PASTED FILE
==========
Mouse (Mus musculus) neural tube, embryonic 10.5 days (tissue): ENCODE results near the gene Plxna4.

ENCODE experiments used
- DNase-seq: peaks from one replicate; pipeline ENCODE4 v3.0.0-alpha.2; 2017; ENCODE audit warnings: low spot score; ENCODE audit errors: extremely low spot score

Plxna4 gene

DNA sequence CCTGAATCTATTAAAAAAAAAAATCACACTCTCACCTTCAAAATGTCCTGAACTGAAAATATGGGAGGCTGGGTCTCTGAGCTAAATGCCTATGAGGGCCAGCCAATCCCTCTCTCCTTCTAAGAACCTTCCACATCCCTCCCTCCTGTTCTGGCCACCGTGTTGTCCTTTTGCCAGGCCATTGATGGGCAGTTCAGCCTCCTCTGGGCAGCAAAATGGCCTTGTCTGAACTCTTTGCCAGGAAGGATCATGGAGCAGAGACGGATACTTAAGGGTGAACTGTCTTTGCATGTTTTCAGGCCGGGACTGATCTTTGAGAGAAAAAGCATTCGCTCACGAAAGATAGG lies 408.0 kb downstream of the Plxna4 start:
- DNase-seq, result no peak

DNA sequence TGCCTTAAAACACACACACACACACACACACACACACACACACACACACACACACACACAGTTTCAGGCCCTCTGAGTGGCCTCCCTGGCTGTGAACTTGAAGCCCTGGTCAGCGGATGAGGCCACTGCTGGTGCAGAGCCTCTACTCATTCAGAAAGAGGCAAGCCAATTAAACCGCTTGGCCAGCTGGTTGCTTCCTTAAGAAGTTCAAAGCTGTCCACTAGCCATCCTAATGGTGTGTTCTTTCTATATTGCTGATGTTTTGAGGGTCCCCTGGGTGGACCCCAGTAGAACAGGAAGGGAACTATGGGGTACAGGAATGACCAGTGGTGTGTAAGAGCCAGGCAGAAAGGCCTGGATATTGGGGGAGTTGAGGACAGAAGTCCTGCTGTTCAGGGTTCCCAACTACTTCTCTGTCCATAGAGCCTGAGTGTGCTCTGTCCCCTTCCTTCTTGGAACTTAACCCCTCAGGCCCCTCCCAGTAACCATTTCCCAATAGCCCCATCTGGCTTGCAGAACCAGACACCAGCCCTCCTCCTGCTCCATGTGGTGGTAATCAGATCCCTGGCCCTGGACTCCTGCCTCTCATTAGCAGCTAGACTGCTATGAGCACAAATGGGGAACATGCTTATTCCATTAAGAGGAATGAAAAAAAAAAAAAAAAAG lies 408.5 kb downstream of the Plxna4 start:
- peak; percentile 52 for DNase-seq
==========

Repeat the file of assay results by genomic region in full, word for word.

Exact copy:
Mouse (Mus musculus) neural tube, embryonic 10.5 days (tissue): ENCODE results near the gene Plxna4.

ENCODE experiments used
- DNase-seq: peaks from one replicate; pipeline ENCODE4 v3.0.0-alpha.2; 2017; ENCODE audit warnings: low spot score; ENCODE audit errors: extremely low spot score

Plxna4 gene

DNA sequence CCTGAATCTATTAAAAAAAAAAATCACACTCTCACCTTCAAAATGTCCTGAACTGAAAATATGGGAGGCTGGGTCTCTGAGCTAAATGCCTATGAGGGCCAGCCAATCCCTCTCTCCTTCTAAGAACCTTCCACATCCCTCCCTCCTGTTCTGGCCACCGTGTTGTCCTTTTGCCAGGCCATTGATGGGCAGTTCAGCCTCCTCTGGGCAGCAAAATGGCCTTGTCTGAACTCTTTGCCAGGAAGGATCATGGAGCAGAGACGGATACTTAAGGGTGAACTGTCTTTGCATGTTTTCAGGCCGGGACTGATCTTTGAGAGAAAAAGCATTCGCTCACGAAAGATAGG lies 408.0 kb downstream of the Plxna4 start:
- DNase-seq, result no peak

DNA sequence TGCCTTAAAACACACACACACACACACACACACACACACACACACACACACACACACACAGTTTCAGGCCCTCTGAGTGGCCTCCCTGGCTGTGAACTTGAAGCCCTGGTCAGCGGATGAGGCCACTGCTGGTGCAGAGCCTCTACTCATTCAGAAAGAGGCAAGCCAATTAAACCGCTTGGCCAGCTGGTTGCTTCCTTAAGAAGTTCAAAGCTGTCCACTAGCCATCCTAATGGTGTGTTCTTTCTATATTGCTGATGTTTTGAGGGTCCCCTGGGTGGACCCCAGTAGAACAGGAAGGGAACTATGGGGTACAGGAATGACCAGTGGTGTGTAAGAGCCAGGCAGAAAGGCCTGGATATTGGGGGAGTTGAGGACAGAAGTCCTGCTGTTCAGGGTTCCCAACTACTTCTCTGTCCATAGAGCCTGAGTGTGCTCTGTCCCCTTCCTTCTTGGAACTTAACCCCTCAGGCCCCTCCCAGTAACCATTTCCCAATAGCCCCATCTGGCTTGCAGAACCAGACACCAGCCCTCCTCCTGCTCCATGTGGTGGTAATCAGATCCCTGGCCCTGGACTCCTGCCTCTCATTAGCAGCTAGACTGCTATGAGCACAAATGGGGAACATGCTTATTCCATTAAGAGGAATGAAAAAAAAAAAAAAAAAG lies 408.5 kb downstream of the Plxna4 start:
- peak; percentile 52 for DNase-seq